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CDC Finally Resumes Gun Violence Research. What Next, Doctors Allowed To Ask Parents About Guns?
Won't someone think of the guns?
Thanks to pressure from the NRA and its pet members of Congress, the US Centers for Disease Control and Prevention has been prevented from doing meaningful research on America's epidemic of gun-related violence since 1996, when Congress passed the "Dickey Amendment." That measure didn't formally ban the CDC from researching gun violence as a public health threat — it merely defunded it, which amounts to the same thing. As NPR reported in 2018 when Congress voted to explicitly allow the CDC to research guns again (but without any new funding!), the NRA and its supporters were pissed off at the CDC for its heresy in publishing "alandmark 1993 study that concluded that having a gun in the home was more dangerous than not having one." Guns can't possibly be more dangerous than no guns, the NRA insisted, so no more funding for any science that would reach conclusions the NRA didn't like.
Fortunately, under Joe Biden's CDC director, Rochelle Walensky, the CDC will once more start doing more than the most rudimentary research on the public health effects of guns, and of gun laws. Currently, for instance, the CDC tracks how many Americans are killed with firearms: on average, slightly more than 100 a day, including crimes, suicides, accidents and negligent shootings, and the use of firearms by police. As NPR pointed out in a Wednesday story, there's a lot we don't know about other important questions:
But how often is someone injured by a firearm in America? Why, how and what kinds of weapons are used? What are the underlying causes? What's the relationship between shooter and victim? What evidence-based, scalable programs work best to help prevent criminal shootings, accidents and suicides? On these and other questions, people in public health, criminal justice, policing and academia admit they lack full and adequate answers. [...]
The CDC is now hoping to get a fuller picture of the data and long-neglected details on the impact of daily gun violence. The CDC and the National Institutes of Health, for the first time in nearly a quarter-century, are funding new research on guns to help reduce firearm-related injuries, deaths, crime and suicides.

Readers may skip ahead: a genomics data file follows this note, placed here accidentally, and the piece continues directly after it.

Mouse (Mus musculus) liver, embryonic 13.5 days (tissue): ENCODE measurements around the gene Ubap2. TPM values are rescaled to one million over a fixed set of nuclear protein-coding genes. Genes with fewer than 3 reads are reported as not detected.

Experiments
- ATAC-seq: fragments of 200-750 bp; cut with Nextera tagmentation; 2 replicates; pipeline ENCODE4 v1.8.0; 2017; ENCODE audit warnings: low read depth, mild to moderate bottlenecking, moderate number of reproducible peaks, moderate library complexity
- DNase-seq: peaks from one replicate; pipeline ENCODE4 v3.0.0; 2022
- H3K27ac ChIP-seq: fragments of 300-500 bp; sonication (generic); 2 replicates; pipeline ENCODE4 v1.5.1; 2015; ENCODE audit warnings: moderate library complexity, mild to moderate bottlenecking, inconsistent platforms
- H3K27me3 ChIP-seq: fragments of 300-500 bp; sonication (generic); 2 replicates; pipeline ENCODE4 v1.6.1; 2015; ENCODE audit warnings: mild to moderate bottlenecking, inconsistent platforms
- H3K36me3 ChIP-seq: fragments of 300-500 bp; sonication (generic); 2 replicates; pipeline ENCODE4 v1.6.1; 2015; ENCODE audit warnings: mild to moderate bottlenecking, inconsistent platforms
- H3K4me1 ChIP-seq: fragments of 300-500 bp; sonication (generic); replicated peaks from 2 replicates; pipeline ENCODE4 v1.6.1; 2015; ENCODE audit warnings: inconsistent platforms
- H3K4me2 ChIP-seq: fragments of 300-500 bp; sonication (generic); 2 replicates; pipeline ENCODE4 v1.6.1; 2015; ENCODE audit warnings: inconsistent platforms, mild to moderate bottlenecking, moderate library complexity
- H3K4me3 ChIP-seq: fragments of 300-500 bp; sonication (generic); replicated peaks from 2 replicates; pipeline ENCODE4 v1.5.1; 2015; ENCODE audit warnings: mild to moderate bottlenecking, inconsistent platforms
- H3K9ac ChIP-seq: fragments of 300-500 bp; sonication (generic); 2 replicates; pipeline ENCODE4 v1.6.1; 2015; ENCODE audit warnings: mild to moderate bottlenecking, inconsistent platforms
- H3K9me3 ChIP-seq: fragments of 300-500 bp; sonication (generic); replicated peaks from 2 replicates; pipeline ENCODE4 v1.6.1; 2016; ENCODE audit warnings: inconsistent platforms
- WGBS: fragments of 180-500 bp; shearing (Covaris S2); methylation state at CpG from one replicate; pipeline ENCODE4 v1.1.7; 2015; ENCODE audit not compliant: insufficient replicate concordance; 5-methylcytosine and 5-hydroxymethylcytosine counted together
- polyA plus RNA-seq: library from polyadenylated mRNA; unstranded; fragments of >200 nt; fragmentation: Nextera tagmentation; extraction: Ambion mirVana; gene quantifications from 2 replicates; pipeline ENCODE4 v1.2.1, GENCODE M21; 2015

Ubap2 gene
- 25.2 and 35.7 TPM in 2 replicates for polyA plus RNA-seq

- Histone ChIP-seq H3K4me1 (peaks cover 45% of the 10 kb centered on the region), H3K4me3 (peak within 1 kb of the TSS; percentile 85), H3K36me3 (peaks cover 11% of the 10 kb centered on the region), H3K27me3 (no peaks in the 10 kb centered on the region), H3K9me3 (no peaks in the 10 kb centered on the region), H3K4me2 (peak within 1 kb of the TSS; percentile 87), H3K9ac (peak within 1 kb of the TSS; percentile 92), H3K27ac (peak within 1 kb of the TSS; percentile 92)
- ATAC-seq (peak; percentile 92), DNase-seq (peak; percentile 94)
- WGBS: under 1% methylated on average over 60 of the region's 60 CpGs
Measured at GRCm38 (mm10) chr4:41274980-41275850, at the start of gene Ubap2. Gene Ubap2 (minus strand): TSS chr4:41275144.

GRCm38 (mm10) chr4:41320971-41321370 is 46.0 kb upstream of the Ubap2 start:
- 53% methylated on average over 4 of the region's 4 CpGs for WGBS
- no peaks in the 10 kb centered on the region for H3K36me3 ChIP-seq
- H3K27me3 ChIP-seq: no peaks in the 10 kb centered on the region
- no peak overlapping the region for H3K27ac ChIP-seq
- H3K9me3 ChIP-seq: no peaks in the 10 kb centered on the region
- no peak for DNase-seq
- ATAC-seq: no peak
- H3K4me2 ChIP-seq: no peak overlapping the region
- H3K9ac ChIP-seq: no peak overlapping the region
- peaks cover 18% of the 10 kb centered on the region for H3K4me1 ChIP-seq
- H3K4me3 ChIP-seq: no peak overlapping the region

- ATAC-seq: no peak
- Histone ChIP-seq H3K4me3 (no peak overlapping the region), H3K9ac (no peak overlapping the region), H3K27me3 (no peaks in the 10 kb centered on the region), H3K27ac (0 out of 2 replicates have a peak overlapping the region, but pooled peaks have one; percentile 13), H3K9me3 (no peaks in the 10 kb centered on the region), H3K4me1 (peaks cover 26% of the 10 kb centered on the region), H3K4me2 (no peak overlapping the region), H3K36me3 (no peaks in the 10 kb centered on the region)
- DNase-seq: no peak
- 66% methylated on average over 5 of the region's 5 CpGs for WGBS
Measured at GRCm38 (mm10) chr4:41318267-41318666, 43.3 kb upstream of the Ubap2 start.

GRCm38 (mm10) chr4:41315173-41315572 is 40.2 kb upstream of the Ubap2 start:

CDC grants are funding research projects that, among other things, will look at how gun violence happens in various communities and population groups — such as service members and veterans, or adolescents who witness gun violence in their communities — so prevention efforts can be improved. In all, the CDC announced nearly $8 million in new research funding last week. Additional grant applications for funding from NIH are still under evaluation.
In addition, NPR says,
the CDC is now providing funding to 10 state health departments so they can start collecting data in near-real time on emergency room nonfatal firearm injuries. This will allow doctors and epidemiologists to potentially identify trends and craft swift interventions, as they have done to contain the coronavirus pandemic and other national health emergencies.
This is all very promising stuff, particularly given the increase in shootings during the last yea r — coinciding with huge increases in gun and ammo purchases during the pandemic. Sure, it stands to reason that a flood of new gun owners might result in more shootings, particularly when combined with increased paranoia, isolation and public fears about scary antifas and protesters insisting their Black lives also happen to matter. Or it might be something entirely different. But to really get a handle on why this is happening, researchers need solid data. And finally, after 24 years, the path is clear to start collecting and making sense of it.
And perhaps when the studies start showing results, this time Congress won't be pushed to suppress research the NRA doesn't like.
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